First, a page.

Learn how to programmatically generate earth-like terrain using cellular automata.
Introduction to Cellular Automata
A cellular automaton consists of a grid of cells, each in one of a finite number of states, such as on and off. The grid can be in any finite number of dimensions. For each cell, a set of cells called its neighborhood is defined relative to the specified cell. An initial state is selected by assigning a state for each cell. A new generation is created, according to some fixed rule that determines the new state of each cell in terms of the current state of the cell and the states of the cells in its neighborhood.
The Game of Life
In the classic model of Cellular Automata (CA) Conway's Game of Life, the cells follow four simple rules.
- Any live cell with fewer than two live neighbors dies, as if caused by under-population.
- Any live cell with two or three live neighbors lives on to the next generation.
- Any live cell with more than three live neighbors dies, as if by overcrowding. Any dead cell with exactly three live neighbors becomes a live cell, as if by reproduction.
These simple rules ended up evolving complex patterns capable of motion and self-replication.So, if we take the ideas from this and apply them to map generation we should be able to create unique worlds for players to explore.
Applying CA to Map Generation
In Conway's Game of Life the cell is either alive or dead and always stays in one location (Although patterns can give the appearance of motion). For map generation we are going to create agents to move fromtheir current cell to one of the neighboring cells.
Agents work with a given set of rules. The rules of an agent are determined by what you want that agent to accomplish. Maybe you want an agent that can create meandering rivers, lakes, or mountain ranges. Rules can be developed to create all of these things. For this example we are only going to create on set of rules for all of our tile types.
We want our agents to create groupings of tiles that are the same, while still having an element of randomness. To accomplish this we have 2 simple rules.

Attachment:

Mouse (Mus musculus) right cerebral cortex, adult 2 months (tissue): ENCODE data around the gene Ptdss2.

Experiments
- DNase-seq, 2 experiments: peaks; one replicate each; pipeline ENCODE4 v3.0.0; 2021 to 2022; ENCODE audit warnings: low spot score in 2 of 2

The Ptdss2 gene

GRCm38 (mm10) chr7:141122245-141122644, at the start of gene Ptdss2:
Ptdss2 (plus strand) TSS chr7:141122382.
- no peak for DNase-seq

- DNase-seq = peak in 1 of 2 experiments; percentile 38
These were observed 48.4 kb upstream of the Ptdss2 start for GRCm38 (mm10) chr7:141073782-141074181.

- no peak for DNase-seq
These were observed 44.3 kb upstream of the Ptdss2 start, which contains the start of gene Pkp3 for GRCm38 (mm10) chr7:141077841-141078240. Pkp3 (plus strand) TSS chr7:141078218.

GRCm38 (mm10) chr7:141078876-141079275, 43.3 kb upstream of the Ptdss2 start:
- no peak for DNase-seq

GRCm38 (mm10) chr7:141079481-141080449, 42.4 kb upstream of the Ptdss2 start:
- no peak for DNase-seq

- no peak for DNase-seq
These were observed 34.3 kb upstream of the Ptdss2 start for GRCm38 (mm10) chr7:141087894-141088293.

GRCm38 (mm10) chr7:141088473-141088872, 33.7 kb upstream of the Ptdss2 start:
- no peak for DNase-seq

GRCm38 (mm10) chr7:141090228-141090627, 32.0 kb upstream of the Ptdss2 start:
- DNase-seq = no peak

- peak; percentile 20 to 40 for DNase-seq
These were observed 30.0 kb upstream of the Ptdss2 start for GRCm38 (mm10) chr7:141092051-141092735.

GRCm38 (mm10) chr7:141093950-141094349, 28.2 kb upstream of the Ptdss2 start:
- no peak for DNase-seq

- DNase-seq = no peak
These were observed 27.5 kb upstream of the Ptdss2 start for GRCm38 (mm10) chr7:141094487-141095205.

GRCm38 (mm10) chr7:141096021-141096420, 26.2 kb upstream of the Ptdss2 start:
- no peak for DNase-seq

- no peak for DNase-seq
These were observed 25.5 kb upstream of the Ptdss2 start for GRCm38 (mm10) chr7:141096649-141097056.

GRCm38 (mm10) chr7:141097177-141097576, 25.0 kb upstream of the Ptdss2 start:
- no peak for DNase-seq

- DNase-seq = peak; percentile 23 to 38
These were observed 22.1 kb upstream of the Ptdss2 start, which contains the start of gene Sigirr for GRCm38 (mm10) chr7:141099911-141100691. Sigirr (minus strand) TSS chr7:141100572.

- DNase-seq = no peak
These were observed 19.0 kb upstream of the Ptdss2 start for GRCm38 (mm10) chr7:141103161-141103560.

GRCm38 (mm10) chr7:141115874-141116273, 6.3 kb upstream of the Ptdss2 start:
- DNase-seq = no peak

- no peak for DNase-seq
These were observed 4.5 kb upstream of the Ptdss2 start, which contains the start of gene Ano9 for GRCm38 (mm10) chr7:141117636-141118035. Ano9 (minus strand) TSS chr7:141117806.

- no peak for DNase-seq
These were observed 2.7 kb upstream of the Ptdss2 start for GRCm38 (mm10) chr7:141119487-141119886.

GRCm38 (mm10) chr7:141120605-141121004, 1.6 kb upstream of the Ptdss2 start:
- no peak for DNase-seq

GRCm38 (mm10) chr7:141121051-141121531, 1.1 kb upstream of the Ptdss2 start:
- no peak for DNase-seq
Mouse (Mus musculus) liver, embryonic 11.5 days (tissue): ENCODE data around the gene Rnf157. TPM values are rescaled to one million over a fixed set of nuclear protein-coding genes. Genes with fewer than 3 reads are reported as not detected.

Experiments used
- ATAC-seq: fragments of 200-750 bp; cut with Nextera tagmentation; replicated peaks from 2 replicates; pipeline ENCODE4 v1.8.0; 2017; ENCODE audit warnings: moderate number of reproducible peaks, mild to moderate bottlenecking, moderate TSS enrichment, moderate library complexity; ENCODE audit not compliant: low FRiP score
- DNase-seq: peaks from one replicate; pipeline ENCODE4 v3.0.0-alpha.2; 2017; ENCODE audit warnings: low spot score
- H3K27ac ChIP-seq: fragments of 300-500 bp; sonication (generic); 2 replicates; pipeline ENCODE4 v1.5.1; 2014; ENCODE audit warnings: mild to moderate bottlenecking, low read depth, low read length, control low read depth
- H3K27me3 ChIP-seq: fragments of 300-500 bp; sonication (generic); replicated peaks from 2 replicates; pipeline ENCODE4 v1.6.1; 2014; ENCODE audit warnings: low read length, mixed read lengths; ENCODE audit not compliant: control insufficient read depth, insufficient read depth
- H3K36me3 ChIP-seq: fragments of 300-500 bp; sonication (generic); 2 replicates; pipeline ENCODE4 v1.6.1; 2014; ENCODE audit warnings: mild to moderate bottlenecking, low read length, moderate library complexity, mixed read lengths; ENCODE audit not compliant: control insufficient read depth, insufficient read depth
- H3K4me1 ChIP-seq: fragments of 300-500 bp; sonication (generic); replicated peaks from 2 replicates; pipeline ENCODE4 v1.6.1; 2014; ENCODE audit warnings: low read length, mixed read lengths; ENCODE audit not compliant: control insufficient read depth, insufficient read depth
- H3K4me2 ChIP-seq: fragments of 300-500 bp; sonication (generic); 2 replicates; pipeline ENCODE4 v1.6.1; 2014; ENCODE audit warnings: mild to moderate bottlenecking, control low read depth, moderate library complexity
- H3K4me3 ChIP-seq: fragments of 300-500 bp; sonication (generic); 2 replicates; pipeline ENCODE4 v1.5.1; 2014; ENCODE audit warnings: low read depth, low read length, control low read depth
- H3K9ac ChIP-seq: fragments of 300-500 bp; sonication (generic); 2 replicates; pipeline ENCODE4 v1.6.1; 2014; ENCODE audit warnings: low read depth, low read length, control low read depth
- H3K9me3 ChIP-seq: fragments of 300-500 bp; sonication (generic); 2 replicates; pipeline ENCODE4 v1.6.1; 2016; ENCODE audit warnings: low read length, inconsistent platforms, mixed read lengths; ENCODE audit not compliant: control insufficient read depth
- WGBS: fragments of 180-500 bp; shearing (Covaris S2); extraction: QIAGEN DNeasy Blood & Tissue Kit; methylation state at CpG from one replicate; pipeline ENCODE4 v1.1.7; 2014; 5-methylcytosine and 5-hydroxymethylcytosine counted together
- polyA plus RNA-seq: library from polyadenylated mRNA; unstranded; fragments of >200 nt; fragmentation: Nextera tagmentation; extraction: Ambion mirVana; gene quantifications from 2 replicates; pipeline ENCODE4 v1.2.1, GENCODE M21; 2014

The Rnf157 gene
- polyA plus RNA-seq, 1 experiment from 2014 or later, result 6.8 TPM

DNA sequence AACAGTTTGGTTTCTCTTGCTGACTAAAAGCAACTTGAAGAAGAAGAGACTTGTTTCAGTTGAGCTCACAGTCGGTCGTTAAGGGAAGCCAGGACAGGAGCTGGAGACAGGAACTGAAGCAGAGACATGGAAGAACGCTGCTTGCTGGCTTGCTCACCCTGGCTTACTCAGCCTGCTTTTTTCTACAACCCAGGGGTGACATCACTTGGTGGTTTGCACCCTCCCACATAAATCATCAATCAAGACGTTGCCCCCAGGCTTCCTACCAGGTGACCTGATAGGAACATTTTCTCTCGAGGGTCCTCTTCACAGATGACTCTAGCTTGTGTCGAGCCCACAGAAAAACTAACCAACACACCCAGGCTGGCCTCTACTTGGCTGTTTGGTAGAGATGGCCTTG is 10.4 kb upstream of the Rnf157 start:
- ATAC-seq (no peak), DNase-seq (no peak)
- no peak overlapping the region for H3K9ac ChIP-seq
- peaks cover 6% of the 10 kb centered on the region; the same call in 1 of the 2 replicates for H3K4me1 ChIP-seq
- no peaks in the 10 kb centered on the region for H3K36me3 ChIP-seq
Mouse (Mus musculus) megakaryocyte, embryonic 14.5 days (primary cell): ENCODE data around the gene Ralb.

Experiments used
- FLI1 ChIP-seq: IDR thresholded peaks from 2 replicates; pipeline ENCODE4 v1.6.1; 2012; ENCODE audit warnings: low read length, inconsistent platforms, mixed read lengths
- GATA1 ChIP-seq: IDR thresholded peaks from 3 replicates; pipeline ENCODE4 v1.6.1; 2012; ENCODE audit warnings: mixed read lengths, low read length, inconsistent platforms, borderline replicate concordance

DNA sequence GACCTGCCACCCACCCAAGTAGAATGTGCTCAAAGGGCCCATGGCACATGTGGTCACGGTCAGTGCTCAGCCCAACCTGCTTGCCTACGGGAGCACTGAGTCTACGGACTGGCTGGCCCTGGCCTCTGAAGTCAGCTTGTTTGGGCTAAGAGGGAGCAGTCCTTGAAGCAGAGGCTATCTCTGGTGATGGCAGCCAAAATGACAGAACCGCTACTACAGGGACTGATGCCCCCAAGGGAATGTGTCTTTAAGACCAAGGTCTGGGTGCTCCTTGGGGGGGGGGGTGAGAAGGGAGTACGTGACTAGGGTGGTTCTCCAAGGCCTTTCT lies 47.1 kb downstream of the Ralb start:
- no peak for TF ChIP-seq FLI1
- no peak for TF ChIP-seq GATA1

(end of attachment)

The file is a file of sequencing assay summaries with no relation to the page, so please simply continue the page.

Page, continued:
- An agent can only move to a neighboring tile that is not the same type that the agent is creating.
- An agent is more likely to move to a tile if that tile has more neighboring tiles of the agent's type.
Initially I fill my map with one tile type, grass. Then I create a random number of Tree Agents, Mountain Agents, and Water Agents and place them randomly on the map.
Each agent is given a number of times they are allowed to move. When they run out of moves or they can't find a new place to move to, they are killed. The maps that are created can be varied by changing the number of agents that are used or by changing the number of times they are allowed to move. I start by filling a percentage of the map with agents and then give them a random number from a range to determine how far they can move.
Here are two example maps that my agents created. The larger map is 200x200 and the smaller map is 50x50.
Cell A cell is a location inside the Map that contains a cell type that is manipulated by an agent.
Cell Type The type of cell it is. Our cells have the following types Grass, Mountain, Water, and Tree.
Map The map is a 2-dimensional plane that is separated into an NxM matrix of cells.
Neighborhood/Neighbors The neighborhood of a cell consists of any cell that is touching or diagonal to the current cell.